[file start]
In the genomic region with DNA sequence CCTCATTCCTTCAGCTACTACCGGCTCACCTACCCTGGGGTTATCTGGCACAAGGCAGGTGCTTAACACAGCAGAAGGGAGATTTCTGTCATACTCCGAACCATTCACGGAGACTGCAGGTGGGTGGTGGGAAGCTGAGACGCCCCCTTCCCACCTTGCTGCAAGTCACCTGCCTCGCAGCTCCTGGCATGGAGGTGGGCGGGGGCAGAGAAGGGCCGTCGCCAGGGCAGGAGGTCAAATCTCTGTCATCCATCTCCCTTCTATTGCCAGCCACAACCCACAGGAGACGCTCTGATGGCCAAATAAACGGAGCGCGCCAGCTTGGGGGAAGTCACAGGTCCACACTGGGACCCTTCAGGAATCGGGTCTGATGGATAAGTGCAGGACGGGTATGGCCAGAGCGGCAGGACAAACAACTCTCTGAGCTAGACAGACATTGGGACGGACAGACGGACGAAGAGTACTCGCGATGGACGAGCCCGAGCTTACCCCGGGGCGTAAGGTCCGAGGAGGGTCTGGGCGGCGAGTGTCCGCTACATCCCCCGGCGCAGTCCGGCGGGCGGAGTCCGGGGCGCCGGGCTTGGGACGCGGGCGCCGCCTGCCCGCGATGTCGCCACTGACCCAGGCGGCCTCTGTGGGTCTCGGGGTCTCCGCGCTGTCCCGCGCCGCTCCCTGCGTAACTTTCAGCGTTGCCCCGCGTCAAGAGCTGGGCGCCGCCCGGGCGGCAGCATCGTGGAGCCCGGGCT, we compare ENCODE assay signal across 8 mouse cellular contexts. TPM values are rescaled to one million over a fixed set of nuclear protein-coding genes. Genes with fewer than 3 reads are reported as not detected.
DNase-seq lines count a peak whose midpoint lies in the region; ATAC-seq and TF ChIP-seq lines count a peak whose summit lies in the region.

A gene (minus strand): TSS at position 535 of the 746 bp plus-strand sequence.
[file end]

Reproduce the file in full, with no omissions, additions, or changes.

In the genomic region with DNA sequence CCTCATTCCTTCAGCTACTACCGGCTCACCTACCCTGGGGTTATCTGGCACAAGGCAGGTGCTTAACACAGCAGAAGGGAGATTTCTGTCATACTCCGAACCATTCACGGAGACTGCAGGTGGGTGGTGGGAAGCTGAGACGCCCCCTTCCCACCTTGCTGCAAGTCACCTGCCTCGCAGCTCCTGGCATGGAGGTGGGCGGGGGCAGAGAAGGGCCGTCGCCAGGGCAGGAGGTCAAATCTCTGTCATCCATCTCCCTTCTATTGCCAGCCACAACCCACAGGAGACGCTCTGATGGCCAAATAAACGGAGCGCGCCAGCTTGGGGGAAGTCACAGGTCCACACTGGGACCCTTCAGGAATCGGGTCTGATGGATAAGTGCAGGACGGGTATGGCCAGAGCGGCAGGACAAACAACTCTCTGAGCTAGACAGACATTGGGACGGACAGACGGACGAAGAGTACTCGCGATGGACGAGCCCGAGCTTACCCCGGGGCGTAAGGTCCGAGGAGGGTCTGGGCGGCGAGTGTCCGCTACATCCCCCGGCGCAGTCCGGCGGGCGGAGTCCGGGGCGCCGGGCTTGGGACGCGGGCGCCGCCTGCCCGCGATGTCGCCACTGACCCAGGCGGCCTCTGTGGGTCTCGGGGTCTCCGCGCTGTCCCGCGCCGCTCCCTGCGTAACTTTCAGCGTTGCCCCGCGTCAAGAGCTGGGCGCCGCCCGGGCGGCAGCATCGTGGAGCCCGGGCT, we compare ENCODE assay signal across 8 mouse cellular contexts. TPM values are rescaled to one million over a fixed set of nuclear protein-coding genes. Genes with fewer than 3 reads are reported as not detected.
DNase-seq lines count a peak whose midpoint lies in the region; ATAC-seq and TF ChIP-seq lines count a peak whose summit lies in the region.

A gene (minus strand): TSS at position 535 of the 746 bp plus-strand sequence.